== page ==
CBS Radio Workshop aired from January 27, 1956, through September 22, 1957, and was a revival of the prestigious Columbia Workshop from the 1930s and 1940s. The program regularly featured the works of the world's greatest writers, including Ray Bradbury, Archibald MacLeish, William Saroyan, Lord Dunsany, and Ambrose Bierce.
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As a teacher I am always looking for something interesting to do with the novels that we read in class. Many of my students have difficulty with Brave New World, so as a treat we listened to this version of BNW in class. The students loved it, some even admitted that listening to the novel helped them to understand the novel and now are actually reading it (and liking it).
This one hour production doesn't cover every detail of the book, but it "hits the highlights" and serves as a great refresher (especially for someone who has read the book long ago).
It's a rather enjoyable if highly styled audio experience, with all the drama, sound effects, and melodramatic acting style of the time at which it was originally recorded. Gives a bit of Huxley's perspective, too, as he speaks at the intro to each 30-minute segment.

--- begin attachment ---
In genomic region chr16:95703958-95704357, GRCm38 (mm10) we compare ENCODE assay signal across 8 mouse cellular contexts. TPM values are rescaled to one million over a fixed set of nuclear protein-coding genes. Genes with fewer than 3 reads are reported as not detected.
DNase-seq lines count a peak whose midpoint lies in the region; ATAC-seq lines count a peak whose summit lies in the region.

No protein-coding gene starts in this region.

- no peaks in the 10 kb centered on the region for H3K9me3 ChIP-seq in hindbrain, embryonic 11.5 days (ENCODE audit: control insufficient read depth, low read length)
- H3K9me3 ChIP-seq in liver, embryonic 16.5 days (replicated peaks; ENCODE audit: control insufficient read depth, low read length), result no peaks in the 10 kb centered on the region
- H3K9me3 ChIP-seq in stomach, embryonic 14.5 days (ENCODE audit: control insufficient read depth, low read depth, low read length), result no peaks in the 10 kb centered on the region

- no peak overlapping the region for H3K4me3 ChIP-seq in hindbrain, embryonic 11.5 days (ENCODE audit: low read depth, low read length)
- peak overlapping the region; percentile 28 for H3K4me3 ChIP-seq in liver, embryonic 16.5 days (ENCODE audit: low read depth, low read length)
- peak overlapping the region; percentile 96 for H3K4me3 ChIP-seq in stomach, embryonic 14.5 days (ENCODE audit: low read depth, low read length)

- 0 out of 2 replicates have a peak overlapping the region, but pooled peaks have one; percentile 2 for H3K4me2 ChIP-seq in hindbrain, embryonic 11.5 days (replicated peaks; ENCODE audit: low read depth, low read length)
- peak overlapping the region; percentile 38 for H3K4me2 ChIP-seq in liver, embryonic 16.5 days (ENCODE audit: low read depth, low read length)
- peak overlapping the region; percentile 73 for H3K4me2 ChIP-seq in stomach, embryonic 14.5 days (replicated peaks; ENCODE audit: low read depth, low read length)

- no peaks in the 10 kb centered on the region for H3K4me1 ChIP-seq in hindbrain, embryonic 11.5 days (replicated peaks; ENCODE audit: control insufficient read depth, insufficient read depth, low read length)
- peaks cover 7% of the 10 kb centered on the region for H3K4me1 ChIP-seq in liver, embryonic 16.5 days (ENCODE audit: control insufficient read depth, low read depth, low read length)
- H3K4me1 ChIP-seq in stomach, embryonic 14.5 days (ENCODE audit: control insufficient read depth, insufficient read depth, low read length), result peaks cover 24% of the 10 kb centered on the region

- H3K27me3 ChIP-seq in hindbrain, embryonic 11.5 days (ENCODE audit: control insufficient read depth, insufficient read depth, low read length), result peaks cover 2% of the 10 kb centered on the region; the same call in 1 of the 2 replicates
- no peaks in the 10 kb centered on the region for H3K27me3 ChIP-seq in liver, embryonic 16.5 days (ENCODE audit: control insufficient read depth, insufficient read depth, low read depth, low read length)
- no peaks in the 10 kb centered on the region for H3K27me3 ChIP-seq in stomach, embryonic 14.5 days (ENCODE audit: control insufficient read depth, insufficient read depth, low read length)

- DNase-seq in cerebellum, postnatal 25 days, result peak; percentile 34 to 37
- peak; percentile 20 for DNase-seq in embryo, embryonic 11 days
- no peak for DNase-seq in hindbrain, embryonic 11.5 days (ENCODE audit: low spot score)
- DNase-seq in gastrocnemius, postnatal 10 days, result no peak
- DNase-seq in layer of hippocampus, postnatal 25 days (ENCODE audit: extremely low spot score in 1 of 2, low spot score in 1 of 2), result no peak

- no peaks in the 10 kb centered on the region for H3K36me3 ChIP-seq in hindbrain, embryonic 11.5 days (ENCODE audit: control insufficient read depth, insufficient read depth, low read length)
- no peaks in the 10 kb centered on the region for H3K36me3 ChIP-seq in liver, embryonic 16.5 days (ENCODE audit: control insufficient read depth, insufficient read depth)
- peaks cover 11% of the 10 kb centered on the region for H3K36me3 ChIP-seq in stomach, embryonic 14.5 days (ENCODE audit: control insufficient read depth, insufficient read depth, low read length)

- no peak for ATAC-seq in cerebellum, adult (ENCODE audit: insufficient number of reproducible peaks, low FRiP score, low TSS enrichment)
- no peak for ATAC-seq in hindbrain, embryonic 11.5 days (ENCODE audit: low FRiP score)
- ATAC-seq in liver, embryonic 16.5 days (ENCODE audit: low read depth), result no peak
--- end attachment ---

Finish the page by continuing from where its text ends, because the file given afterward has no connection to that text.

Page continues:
To students hoping to listen to this one-hour broadcast instead of reading (or listening to) the full novel: this will NOT suffice as a full replacement for the novel if your goal is to pass a detailed test on the novel. It's a great book and you'll be missing out if you rely solely on this broadcast. On the other hand, if you are truly not a reader or you are simply terribly pressed for time, you could do worse than to combine this one-hour broadcast with a decent study guide.
This only contains part 1 of the story. It should have made that clear before I purchased it. It's a radio broadcast that takes an intermission half way through the story, but this recording does not contain the second half.
This is such a large abridgement that it didnt even begin to tell the story. I was very dissapointed.
It was just too short. I did not communicate the idea and meaning of the full book.
Dissappointment. I loved reading this book many years ago - but this version just left me cold.
Skip this one.
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